No products in the cart.


No products in the cart.

DEA-licensed marijuana cultivator Groff ceases operation

Groff NA Hemplex, one of eight entities licensed by the U.S. Drug Enforcement Administration to supply marijuana and THC to scientific researchers, has shuttered following the death of its founder and a lack of funding.

The news comes as the DEA unveiled plans Tuesday to increase by more than 60% the amount of delta-9 THC it would like produced versus an earlier production quota set for 2023.

Dr. Steven Groff, the Pennsylvania-based company’s founder and chief medical officer, passed away in June. He was 58.

Robert Travers, Groff NA’s former production director, said in a LinkedIn message to MJBizDaily that the company “lost funding and has dissolved.”

Travers did not elaborate, and it’s not clear when Groff NA closed.

Joe Grzyb, the former CEO, declined to comment when asked last week about the company’s status.

Grzyb said queries about Groff’s status should be addressed to Rob Kinsley, CEO of Kinsley Enterprises, a Pennsylvania-based management company that oversees the business assets of the Kinsley family.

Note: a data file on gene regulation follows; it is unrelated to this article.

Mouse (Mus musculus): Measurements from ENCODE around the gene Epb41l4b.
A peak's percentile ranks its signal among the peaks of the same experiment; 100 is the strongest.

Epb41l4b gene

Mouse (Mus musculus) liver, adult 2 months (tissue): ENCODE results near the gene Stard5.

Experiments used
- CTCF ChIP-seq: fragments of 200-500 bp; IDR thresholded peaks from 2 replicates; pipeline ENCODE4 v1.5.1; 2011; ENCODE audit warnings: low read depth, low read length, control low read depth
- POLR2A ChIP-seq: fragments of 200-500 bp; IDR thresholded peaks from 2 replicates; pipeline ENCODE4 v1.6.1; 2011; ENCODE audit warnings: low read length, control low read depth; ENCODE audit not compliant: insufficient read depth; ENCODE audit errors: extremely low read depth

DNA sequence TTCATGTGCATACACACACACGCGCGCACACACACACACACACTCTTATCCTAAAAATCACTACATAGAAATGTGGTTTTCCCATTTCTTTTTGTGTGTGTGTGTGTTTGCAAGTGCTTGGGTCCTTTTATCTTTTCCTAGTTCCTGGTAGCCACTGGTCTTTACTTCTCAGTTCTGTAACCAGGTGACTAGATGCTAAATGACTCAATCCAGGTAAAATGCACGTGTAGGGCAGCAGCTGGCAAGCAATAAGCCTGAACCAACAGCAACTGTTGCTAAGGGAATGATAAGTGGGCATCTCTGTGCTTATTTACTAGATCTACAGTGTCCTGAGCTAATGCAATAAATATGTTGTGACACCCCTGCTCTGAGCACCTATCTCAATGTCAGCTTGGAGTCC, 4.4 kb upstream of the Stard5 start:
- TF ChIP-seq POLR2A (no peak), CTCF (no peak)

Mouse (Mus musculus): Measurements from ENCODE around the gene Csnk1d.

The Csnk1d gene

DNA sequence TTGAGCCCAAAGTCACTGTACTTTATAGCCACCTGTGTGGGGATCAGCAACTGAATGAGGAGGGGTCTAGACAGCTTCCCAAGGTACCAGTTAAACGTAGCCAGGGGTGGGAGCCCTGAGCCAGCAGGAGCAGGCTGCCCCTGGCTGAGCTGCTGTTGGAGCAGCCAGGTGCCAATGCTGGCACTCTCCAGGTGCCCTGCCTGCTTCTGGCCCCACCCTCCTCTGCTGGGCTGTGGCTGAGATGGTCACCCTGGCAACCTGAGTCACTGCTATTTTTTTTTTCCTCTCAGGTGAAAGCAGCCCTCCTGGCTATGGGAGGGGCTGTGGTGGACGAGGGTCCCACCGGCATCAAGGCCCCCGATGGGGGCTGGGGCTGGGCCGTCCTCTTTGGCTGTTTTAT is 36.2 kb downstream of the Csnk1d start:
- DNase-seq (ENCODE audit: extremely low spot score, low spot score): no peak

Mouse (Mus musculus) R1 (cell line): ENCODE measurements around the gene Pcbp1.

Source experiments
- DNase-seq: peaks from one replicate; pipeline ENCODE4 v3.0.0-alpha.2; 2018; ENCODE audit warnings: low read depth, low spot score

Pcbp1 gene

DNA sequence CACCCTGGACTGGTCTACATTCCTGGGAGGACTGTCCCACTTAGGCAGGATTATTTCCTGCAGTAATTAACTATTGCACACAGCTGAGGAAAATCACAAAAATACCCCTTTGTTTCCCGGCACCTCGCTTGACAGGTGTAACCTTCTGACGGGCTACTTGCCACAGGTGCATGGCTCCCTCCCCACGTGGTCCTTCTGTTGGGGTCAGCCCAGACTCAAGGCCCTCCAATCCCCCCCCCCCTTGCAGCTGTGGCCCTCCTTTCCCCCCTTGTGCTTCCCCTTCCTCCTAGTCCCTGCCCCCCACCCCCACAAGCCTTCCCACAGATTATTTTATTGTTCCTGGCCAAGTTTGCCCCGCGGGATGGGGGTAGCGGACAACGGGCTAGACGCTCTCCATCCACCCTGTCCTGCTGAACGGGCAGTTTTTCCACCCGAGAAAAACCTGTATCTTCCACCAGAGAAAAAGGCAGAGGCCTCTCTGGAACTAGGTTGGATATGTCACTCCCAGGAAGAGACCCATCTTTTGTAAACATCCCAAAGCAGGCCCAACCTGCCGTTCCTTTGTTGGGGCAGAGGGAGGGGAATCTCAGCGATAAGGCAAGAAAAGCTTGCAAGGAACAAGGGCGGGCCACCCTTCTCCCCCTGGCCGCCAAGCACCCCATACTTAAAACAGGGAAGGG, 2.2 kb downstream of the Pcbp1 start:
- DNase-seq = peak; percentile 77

Calls and emails to Kinsley’s office were not returned.

The DEA did not return phone calls about the matter, including the question of what becomes of Groff’s highly coveted DEA cultivation license.

As of Tuesday morning, Groff NA was still listed among the eight entities with DEA licenses to cultivate cannabis.

Also on Tuesday, the agency published a notice in the Federal Register detailing a proposed increase in delta-9 THC production to 628,460 grams from the initial 2023 quota of 384,460.

The planned increase is subject to a 30-day comment period.

It comes as the agency is weighing a recommendation by Biden administration health officials to reclassify marijuana as a Schedule 3 substance versus its current Schedule 1 classification.

The University of Mississippi – known as the National Center for Development of Natural Products – received the first DEA cultivation registration in 1968.

It took 53 years for the DEA to award another federal license – in fact four licenses – permitting licensees to grow marijuana that could be sold to researchers with DEA permits to study marijuana.

Those licenses, awarded in 2021, went to:

  • Groff North America, based in Red Lion, Pennsylvania.
  • Scottsdale Research Institute, based in Cave Creek, Arizona.
  • Biopharmaceutical Research Co., based in Castroville, California.
  • Royal Emerald Pharmaceuticals, based in Desert Hot Springs, California.

Since then, the DEA has granted bulk marijuana cultivation licenses to:

  • Irvine Labs, based in Huntington Beach, California
  • Maridose, based in Brunswick, Maine.
  • Bright Green Corp., based in Grants, New Mexico.

Source link

Leave A Reply

Your email address will not be published. Required fields are marked *

Related Posts